Out on the Town: Inman Square

As Tufts students, the Red Line is our best friend for when we want to get into the city. There are various other ways to travel to Cambridge or Boston, but they aren’t nearly as quick or reliable as our dearly beloved subway cars. However, the convenience of the Red Line comes at a cost: it discourages us from exploring parts of Greater Boston that are lighter on public transportation options. It is easy to miss out on what the city has to offer when repeated trips to Park Street, Harvard Square, etc. are so tantalizing. I am an example of that myself. I waited almost four semesters to see the sights north of Central Square, and I was blown away with the amount of things to see, as well as the character of the area.

One of the places I visited was Inman Square, on Cambridge’s northern border. As usual, the MBTA offers many ways to get there, each with its own charm. I took the Red Line from Davis to Central, and then walked north on Prospect Street for a less than a mile until I was there. From Central, one may also take either the 83 bus toward Rindge Avenue or the 91 bus toward Sullivan to shorten the commute to under 10 minutes. I would recommend walking there, though, because there is a good amount to see just on Prospect Street. The relative lack of pedestrians allows one to fully soak in the narrow, brick-laden avenue. I felt like a well-to-do colonial Bostonian, strolling up the street purely for kicks. The Islamic Society of Boston also lies midway between Central and Inman Squares, a mosque adorned with stunning blue and red tiled patterns.

Arriving at Inman Square, I stopped to appreciate the quaint calm radiating from it. The square has all of the beautiful brick architecture of central Cambridge without the pervasive tourist presence. I walked over to 1369 Coffee House, an adorable little establishment at 1369 Cambridge Street. I was pretty excited when I saw their small collection of essential board games, as well as their easily accessible bathrooms, a rarity in the busier parts of Greater Boston. If you’re looking for a quiet study spot with killer chai lattes, I cannot recommend this place enough. After my pit stop, I walked down Cambridge street a ways. I was pleasantly surprised to see The Lilypad, a music venue and popular watering hole for young people, a few feet from the coffee shop. According to the signs out front, there is live music at least two nights a week, which is something to keep in mind. The block is also home to Gather Here, an enormous fabric and yarn store complete with sewing machines. Touring that store tempted me to take up textiles.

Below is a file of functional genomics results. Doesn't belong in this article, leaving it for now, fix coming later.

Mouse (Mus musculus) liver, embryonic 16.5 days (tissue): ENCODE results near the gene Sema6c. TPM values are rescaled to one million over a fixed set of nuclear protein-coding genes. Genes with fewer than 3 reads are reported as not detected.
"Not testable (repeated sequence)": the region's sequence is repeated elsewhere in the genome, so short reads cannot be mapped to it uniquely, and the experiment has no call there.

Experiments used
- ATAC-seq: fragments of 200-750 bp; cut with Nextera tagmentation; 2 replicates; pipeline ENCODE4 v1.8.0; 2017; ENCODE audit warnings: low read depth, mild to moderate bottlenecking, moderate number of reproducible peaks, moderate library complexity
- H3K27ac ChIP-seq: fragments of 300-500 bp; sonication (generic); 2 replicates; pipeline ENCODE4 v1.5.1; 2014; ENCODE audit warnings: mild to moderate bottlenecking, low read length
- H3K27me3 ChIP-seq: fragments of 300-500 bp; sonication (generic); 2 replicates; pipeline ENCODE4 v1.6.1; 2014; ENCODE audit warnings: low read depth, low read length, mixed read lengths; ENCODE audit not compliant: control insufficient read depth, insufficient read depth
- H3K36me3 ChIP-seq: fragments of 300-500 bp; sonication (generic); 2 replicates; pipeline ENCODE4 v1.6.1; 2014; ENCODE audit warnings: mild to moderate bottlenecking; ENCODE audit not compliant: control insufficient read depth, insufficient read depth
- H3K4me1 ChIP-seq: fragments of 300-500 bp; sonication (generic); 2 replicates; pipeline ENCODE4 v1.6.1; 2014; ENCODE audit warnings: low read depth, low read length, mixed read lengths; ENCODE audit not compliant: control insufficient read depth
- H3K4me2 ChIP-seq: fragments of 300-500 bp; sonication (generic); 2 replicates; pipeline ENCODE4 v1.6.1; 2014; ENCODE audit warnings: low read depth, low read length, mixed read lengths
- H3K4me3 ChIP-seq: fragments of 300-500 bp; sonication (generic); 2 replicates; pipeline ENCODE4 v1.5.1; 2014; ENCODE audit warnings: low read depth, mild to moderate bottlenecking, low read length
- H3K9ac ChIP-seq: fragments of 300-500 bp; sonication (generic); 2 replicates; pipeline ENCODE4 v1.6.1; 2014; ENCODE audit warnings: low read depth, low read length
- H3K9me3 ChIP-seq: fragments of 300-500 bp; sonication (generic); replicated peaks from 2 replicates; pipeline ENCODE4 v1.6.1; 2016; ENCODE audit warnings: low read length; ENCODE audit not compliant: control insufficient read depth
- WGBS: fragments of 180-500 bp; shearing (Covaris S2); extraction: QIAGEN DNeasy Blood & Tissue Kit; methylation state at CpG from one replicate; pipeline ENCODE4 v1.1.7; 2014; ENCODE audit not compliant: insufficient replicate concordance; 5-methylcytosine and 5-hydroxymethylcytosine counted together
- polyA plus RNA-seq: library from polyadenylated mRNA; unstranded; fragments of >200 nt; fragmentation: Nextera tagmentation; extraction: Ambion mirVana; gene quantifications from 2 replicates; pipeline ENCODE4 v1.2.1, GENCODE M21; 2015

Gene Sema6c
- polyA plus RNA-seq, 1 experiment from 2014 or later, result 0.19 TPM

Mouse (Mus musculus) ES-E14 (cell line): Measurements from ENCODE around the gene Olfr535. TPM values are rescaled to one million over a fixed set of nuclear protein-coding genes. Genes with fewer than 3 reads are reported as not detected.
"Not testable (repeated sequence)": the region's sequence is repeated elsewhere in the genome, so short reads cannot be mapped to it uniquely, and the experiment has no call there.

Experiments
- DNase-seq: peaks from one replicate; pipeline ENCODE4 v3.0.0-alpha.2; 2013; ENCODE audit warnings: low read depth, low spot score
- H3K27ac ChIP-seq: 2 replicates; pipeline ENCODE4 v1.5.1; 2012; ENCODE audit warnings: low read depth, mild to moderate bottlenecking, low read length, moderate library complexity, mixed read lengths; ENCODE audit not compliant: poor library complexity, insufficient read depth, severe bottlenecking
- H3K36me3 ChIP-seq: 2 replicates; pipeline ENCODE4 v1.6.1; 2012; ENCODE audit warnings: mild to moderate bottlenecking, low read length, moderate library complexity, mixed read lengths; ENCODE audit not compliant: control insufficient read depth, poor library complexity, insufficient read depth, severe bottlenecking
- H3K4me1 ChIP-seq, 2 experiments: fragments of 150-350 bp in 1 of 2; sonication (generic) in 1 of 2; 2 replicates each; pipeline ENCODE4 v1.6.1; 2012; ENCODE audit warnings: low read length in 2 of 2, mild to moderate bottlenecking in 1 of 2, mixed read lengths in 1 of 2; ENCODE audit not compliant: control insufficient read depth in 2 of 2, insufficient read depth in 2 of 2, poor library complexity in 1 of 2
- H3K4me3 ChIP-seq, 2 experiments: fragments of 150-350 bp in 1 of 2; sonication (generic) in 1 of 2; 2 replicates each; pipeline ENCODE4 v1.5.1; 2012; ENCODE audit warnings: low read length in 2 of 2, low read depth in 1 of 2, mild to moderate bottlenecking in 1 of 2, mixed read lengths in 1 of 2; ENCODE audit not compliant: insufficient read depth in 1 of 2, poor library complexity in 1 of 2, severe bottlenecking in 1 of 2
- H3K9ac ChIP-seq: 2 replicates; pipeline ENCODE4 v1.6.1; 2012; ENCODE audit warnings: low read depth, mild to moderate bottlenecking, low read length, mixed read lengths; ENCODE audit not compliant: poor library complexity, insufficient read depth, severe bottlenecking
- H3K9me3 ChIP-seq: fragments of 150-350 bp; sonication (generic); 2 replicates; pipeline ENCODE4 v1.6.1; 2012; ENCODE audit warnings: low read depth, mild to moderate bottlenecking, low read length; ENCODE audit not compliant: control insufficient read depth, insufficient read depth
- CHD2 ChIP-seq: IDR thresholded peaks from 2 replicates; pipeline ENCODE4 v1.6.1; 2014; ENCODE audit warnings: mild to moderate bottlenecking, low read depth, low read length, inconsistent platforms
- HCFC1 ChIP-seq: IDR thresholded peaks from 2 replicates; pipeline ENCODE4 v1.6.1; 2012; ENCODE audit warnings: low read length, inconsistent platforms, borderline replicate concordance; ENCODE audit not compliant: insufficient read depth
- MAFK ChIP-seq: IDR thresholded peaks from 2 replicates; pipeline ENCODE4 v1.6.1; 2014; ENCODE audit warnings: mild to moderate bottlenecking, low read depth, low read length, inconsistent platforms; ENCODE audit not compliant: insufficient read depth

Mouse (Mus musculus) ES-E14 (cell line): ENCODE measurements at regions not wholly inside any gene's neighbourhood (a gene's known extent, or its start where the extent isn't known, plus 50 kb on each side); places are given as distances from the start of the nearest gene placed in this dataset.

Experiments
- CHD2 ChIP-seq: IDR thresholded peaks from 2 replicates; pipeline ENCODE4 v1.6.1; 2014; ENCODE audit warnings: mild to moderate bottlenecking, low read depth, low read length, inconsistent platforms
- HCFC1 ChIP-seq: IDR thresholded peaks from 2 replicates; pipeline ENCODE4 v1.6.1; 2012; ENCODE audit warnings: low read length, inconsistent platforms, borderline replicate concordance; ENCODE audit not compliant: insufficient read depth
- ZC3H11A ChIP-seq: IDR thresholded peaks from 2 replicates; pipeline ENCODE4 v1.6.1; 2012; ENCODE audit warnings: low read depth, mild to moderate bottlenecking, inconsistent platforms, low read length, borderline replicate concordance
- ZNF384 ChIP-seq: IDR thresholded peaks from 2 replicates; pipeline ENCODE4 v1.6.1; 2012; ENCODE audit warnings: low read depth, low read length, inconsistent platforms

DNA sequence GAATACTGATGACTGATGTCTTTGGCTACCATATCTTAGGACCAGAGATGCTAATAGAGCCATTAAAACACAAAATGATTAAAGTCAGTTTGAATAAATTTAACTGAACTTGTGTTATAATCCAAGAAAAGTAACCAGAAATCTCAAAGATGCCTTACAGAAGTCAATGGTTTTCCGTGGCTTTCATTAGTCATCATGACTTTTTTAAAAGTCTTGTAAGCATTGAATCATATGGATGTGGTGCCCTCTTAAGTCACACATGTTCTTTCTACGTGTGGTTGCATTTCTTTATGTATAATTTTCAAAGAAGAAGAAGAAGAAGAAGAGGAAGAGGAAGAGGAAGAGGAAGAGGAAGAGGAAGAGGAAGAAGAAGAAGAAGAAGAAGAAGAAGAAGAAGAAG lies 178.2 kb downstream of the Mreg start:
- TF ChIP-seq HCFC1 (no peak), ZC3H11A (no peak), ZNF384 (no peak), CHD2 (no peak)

Eventually, I left the area, thoroughly satisfied with my trip. While it may be a little out of the way compared to more popular spots on the Red Line, Inman Square has quite a lot to offer. As a tranquil alternative to Harvard and Central Square, this spot calls my name, and I hope it calls yours, too.


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